IOW Gardens Trust

Walled Kitchen Garden Project Logo A Journey back In Time

The story of Isle of Wight walled kitchen gardens will take us on a journey back in time starting long before trains, electricity, cars and supermarkets. An orchard – cum – vegetable garden is one of the most ancient forms of gardening, but building walls was also to do with social aspirations, lifestyle and money.

People have always liked to entertain and since Tudor times one way to impress visitors was to grow exotic fruit for the table. Fruit trees, including apricots and peaches, grew best and ripened earlier when planted agains enclosing walls.

The 1700s saw great debates about the size, shape, and layout of walled gardens and the best methods for growing fruit, vegetables and flowers. Heated glasshouses in the 1800s allowed tender and exotic delicacies to be grown, but as transport improved and produce became easier to buy, kitchen gardens became more of a luxury.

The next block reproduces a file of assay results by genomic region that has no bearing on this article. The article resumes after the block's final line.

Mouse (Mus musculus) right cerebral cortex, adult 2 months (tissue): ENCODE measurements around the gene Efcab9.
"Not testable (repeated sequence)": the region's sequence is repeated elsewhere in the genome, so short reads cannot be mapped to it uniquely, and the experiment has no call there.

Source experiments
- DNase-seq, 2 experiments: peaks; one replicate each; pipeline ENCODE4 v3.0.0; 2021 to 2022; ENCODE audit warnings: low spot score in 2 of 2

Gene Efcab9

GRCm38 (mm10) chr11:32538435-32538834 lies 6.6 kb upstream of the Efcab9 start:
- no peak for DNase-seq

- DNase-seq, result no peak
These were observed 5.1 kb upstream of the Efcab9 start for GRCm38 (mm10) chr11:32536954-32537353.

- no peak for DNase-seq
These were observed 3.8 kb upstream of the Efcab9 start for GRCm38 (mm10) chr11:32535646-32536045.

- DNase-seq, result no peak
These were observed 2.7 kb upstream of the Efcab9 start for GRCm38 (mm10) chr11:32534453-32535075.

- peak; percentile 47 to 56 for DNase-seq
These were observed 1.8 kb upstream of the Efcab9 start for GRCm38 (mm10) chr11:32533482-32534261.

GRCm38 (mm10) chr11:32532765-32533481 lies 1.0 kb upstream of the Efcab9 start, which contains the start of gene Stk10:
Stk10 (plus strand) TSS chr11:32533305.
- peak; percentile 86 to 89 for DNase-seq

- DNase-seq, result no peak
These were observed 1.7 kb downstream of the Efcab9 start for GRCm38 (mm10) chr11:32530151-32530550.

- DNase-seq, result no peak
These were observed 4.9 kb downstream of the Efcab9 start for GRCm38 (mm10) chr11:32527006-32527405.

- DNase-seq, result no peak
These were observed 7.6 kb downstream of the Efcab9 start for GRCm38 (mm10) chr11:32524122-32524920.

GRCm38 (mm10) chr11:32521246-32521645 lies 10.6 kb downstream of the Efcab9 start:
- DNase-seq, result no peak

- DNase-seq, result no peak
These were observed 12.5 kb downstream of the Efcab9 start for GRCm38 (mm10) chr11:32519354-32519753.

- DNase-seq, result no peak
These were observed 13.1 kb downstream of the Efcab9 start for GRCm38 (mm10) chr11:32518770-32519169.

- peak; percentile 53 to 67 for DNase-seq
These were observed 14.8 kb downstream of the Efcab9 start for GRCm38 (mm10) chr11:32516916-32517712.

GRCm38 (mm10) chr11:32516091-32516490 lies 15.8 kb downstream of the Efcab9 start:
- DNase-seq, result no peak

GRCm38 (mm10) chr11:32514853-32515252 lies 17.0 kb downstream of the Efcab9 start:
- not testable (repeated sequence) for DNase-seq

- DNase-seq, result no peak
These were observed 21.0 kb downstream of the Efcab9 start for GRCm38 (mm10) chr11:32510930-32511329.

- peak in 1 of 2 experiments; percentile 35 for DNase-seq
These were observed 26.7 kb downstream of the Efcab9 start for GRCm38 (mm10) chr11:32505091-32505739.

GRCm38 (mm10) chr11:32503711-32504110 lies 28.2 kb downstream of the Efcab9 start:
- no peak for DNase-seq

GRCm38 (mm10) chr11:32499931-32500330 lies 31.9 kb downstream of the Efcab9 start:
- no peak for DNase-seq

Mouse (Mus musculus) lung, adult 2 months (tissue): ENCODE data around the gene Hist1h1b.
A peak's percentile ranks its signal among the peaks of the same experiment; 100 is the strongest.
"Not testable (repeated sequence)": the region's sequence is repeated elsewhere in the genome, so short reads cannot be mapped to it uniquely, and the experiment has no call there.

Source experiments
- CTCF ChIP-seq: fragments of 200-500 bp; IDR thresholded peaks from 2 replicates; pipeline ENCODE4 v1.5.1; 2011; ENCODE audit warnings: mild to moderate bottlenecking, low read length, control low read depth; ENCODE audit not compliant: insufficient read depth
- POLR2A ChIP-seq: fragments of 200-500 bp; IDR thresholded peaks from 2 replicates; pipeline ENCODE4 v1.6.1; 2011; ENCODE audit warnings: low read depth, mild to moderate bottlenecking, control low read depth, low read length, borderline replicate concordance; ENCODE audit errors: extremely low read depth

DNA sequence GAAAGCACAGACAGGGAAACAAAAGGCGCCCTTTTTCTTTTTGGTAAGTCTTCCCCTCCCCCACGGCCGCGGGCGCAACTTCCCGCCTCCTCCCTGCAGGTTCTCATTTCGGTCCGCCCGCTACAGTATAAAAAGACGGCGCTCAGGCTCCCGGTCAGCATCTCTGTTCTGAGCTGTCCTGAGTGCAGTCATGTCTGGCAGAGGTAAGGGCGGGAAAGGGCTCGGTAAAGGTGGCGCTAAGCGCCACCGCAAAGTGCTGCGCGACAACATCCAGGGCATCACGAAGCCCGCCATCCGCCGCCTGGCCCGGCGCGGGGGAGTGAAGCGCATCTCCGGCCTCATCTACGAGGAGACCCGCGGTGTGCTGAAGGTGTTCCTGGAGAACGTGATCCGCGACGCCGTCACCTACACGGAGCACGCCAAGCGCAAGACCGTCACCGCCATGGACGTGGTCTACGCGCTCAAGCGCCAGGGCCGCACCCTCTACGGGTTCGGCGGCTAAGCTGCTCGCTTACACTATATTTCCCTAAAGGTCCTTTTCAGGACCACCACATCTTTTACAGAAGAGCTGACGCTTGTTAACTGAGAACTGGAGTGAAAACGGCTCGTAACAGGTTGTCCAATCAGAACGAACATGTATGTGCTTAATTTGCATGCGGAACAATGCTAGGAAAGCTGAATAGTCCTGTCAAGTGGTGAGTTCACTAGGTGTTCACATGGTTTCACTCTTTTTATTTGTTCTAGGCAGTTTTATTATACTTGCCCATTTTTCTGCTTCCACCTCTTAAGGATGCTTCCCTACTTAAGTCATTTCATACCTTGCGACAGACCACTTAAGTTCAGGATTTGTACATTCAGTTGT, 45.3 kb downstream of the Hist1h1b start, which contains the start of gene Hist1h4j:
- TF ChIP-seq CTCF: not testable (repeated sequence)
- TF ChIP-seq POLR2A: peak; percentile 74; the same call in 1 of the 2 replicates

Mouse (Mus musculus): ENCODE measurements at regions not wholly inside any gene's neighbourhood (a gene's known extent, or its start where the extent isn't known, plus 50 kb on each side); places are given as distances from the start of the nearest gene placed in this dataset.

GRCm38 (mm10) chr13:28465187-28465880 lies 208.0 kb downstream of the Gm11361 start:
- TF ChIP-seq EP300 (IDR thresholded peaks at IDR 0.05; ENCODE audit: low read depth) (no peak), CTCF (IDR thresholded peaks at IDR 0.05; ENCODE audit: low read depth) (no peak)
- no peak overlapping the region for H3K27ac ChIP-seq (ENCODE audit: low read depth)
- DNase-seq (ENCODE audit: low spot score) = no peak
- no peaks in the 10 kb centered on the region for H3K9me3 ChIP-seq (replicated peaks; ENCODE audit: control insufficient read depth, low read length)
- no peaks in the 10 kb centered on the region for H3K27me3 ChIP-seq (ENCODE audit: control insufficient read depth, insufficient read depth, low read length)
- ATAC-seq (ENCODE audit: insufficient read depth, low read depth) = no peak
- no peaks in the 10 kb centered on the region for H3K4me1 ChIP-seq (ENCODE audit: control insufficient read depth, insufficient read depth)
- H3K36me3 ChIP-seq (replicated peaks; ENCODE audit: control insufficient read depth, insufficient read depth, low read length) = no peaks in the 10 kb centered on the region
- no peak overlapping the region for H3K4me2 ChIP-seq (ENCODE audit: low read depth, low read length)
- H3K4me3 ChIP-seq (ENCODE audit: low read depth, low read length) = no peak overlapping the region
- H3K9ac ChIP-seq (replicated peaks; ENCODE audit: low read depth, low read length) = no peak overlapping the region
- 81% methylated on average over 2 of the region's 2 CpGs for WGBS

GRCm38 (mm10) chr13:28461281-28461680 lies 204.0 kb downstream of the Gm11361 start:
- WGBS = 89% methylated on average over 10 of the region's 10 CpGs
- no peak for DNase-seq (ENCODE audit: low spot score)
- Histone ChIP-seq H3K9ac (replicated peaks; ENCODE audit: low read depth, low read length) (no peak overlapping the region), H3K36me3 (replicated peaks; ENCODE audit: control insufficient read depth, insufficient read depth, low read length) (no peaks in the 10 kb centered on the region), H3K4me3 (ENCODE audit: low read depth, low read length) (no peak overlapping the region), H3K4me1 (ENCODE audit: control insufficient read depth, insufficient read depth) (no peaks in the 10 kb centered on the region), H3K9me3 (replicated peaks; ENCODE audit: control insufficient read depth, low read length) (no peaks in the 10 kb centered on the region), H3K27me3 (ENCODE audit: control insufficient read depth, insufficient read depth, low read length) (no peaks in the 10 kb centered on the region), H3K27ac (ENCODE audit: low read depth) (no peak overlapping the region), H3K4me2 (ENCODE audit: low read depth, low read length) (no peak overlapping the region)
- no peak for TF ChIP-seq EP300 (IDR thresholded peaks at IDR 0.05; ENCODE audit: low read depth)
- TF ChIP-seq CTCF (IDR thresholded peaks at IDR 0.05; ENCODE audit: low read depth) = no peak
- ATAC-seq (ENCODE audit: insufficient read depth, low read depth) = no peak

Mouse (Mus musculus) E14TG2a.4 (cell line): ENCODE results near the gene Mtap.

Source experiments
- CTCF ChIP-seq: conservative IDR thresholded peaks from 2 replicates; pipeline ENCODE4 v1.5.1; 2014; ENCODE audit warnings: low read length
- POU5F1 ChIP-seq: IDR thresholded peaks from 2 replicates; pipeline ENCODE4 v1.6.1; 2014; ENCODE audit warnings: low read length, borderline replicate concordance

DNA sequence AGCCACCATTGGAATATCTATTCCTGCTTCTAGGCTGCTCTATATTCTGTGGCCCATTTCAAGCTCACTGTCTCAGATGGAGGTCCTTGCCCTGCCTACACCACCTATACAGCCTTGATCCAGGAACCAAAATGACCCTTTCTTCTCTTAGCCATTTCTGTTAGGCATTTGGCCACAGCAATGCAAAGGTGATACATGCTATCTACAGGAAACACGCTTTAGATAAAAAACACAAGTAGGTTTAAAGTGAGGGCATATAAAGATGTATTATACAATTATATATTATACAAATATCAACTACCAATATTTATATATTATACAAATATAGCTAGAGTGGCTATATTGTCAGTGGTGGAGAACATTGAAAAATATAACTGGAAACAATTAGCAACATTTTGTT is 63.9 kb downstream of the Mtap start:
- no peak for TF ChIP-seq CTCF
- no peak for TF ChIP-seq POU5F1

Between 1800 and 1939 walled kitchen gardens were at the height of their productivity, but the outbreak of World War I in 1914 can now be seen as the start of their decline. Few, if any, were built after that date.

So 2014 is a fitting year for us to uncover the fascinating story of walled kitchen gardens and their role in the history of Island life. We will also see how walled gardens are used today and travel forward in time to consider how they might be used in the future.

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News

Appointment of new Chairman – Susan Dobbs

In March 2013 Trustees and Members were pleased to welcome Susan Dobbs of Salterns, Seaview as their new Chairman. Susan says … “It was an honour and a surprise to me to be asked to be chairman after John Harrison, Peter Marsden and others have led the Isle of Wight Gardens Trust so successfully for the last 24 years.

National Recognition for Woodlands Vale Estate

At the AGM we were able to announce that, following an application by IWGT, Woodlands Vale Estate in Seaview had been added to the Register of Parks and Gardens of Special Historic Interest in England in June 2012 at Grade II. This brings the total of Island sites on the Register, and thus recognised as being of national importance.

Dear members

Annual General Meeting 2012 We had a most enjoyable AGM at Dimbola, where John Evans told us much about the life of Julia Margaret Cameron in a humorous way. Ron Smith who chaired the IWGT steering committee, and was our President, was the founding Trustee for saving Dimbola from demolition so we have a close common history.

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